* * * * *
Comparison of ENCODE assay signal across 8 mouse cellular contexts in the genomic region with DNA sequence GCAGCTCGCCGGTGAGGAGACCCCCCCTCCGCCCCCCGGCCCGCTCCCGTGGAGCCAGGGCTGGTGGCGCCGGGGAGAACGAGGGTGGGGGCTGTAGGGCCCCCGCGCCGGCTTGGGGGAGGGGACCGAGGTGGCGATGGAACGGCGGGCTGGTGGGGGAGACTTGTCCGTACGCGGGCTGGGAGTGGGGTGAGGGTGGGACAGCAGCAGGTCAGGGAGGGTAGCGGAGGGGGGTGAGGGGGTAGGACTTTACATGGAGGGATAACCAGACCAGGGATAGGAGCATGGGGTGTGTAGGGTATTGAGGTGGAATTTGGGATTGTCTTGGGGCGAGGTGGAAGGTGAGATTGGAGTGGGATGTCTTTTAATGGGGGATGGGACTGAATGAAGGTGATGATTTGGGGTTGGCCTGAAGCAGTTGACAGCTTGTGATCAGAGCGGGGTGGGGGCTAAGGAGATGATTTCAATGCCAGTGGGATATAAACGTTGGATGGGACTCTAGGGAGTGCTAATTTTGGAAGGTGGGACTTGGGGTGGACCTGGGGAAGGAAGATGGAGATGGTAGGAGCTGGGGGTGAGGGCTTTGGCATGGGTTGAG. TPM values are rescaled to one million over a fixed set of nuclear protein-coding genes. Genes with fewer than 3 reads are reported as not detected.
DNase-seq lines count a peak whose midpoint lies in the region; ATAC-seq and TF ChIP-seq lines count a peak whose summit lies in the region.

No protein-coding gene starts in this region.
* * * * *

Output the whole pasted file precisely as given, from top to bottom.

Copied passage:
Comparison of ENCODE assay signal across 8 mouse cellular contexts in the genomic region with DNA sequence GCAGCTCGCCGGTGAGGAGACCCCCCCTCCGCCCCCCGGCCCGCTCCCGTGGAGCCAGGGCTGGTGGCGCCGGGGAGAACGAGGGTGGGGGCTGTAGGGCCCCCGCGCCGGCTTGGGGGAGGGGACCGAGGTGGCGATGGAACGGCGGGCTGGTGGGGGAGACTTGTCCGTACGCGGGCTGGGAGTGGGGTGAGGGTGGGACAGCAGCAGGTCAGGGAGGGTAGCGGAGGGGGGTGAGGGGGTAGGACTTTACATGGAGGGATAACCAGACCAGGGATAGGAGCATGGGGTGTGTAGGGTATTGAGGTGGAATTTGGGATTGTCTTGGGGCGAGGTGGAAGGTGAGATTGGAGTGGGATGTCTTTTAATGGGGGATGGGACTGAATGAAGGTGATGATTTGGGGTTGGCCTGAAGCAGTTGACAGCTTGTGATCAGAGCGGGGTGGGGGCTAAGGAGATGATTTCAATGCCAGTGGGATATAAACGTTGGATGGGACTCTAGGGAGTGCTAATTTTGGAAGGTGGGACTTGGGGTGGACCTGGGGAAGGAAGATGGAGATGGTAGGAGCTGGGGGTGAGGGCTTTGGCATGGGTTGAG. TPM values are rescaled to one million over a fixed set of nuclear protein-coding genes. Genes with fewer than 3 reads are reported as not detected.
DNase-seq lines count a peak whose midpoint lies in the region; ATAC-seq and TF ChIP-seq lines count a peak whose summit lies in the region.

No protein-coding gene starts in this region.